The two cousins stare at her in disbelief. Apparently, Linda has elevation sickness, which is common with Lijiang’s 2,400 m (7,900 ft) elevation. And this is what can happen with elevation sickness.

“Do you think man like me can also do this prostitute thing?” Lucky asks, the first time I’ve seen him serious.

“Sure!” Her hands go up, then fold back onto her screaming headache. “Happens all the time. Plenty of gay bars in Vietnam, China too. For sure.”

“I mean,” Lucky says, “not gay. For women. Men for women.”

Eggplants

Eggplants

Before Linda can go on, I give her some aspirin and a Zyrtec to help with the elevation. She consumes them rapidly, begins to calm halfway through consuming her “over-the-bridge” noodles, and then rants about how much she loves China, but hates Chinese people, because they pretend not to understand her Mandarin. She tells me in Chinese that her female cousin wants to teach English overseas, and enlists me to convince her.

“What happening?” Lucky finally asks.

“She wants me to tell her cousin to teach English overseas.”

Lucky gives Linda’s cousin that look: that flaneur gaze that Baudelaire captured in his “A une passante:”

From her eye, livid sky where the hurricane is born,

The softness that fascinates and the pleasure that kills,

Lucky’s gaze reads her – the neck of her red sweater twisting around her shoulder like a taut vine. “My dear,” Lucky says. “Your name?”

Linda and I watch nervously as the troubadour plunges into his role as the romantic French-accented traveler, telling Linda’s budding cousin about the beauty of the East. The cousin seems entranced – her eyes turn grey from below her wavy bangs. Lucky takes her hand, rubs it, whispers into her ear. Meanwhile, Linda passes out from the Zyrtec.

“I give myself to you,” Lucky says.

“Oh,” the girl looks away, back to the other world of Mandarin and cut-up eggplant. Then back to him: his green eyes, the accent, the stubbled George-Clooneyish facial hair. She smiles, “but I don’t know how long I can stay.”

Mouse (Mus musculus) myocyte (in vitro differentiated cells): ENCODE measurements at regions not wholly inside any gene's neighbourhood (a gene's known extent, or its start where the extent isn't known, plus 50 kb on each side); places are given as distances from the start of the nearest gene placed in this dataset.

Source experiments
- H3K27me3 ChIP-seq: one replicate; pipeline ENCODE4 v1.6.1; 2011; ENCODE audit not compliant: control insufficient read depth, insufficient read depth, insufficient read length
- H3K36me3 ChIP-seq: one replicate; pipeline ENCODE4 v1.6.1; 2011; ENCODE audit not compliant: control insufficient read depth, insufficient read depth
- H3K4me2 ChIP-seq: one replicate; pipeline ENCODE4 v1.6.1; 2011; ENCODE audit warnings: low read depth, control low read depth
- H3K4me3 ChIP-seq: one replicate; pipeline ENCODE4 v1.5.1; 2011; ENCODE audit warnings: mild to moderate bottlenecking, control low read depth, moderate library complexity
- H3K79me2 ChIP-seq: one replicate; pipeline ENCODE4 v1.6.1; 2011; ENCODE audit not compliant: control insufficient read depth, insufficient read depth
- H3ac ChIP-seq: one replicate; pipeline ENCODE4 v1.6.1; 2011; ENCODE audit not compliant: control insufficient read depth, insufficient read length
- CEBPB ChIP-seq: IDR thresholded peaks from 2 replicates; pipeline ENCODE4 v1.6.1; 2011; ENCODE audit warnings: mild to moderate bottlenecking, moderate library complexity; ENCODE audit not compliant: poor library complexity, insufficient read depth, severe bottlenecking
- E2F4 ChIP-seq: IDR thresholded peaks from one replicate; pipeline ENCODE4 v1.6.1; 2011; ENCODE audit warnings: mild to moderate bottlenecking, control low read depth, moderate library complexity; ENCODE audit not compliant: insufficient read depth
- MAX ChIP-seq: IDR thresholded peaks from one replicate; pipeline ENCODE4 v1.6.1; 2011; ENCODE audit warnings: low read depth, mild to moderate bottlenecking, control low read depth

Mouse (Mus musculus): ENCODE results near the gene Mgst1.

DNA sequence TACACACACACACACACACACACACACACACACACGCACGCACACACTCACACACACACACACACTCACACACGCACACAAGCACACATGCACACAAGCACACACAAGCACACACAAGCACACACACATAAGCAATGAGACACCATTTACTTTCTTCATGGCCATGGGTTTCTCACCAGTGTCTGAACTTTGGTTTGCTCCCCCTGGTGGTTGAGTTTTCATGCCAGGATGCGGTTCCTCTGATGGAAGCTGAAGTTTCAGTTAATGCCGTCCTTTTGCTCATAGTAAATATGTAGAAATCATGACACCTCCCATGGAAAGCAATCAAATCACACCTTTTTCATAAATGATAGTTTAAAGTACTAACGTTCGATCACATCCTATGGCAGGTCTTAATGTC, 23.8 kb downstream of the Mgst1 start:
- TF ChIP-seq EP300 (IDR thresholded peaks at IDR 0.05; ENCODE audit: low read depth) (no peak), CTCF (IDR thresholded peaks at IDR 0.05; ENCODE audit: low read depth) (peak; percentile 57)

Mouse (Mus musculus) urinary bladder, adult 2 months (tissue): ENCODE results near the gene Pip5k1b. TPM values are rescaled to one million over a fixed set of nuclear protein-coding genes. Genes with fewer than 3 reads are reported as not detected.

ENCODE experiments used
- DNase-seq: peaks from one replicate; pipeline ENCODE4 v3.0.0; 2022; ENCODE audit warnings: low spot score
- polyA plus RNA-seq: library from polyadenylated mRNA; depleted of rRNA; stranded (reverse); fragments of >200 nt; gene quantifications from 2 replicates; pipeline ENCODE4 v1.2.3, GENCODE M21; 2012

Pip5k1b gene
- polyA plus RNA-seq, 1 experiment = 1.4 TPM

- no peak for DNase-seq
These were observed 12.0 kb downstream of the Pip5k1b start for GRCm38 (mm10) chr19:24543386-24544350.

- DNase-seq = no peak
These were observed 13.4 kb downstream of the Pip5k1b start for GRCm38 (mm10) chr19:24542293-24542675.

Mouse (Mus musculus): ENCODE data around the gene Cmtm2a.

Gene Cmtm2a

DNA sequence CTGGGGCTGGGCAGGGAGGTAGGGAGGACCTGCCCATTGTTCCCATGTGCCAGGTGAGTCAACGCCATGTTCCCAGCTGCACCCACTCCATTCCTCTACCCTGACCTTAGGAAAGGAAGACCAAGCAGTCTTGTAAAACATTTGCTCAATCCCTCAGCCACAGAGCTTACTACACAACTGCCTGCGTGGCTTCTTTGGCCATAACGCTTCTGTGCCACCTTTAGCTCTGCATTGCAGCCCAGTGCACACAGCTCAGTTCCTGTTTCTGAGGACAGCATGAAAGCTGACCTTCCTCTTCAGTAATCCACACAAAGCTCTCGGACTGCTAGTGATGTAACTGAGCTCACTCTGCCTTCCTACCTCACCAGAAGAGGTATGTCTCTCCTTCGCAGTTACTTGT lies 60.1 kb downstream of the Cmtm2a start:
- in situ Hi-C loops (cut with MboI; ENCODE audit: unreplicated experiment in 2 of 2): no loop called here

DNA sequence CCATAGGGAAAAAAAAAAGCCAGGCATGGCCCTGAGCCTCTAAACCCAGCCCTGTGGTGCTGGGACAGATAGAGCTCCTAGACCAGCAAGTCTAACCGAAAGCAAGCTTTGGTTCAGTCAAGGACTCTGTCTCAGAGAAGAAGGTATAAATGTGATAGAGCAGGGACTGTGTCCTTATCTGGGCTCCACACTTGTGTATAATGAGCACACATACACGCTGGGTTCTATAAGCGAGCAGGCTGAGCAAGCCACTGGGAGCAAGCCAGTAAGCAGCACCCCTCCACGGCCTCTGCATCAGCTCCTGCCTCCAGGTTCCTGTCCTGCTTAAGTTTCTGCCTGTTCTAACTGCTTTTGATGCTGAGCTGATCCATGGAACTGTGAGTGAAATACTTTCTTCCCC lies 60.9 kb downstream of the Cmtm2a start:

Lucky lurches back, coughs hard into his arm, and hocks a lugi onto the ground.

Suddenly alive, Linda bursts into laughter. “Dude,” she says. “You’d make a really shitty prostitute.”

The square near Dongba Palace

The square near Dongba Palace

The four of us, Mike, Blake, Lucky and I, check out from the hostel with our clothes still wet from rain, and leave our molded baggage to walk south of the old city and climb up the “Wu” pagoda place.

Wu Pagoda

Wu Pagoda

“This is where the great river begins,” Lucky says, his voice scratched by his itchy throat. “The source of the river we’ve been following.”

We pace up the five-storied pagoda, every step cracking the wood beneath us, until we reach the top, and watch the modern city to the west. Streams of trains and cars and buses feed into highrises like water to a spring. Then to our east, the ancient city, towered with two-story triangle-shaped buildings, a reef of swimming tourists haphazardly drifting into trees and slipping on flat-rocked streets.

View to the west

View to the west

View to the east

View to the east

Lucky finally stops coughing and hocking. He watches the ancient rooftops like a man resigned. “This is as high as I’ll ever go,” he says. “This is as wondrous as it gets. Maybe, I will meet eternity before I see another.”

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Dali

Dali market

Dali market

Mike the pudgy Greek passes around spring bottled water in the Kunming train station where we wait to leave for Dali, one of the old cities of the Bai ethnic minority (Bai[白] meaning white). At the station restaurant we encounter an American from California who has been living in Kunming for six months, looking for “a way to get rich” while learning some Chinese (very little from what I can see). While he pines that his girlfriend moved back to the states a week ago, he gulps small liquor bottles of Bai jiu, the get-drunk-off-your-ass-in-20-seconds-flat rice wine.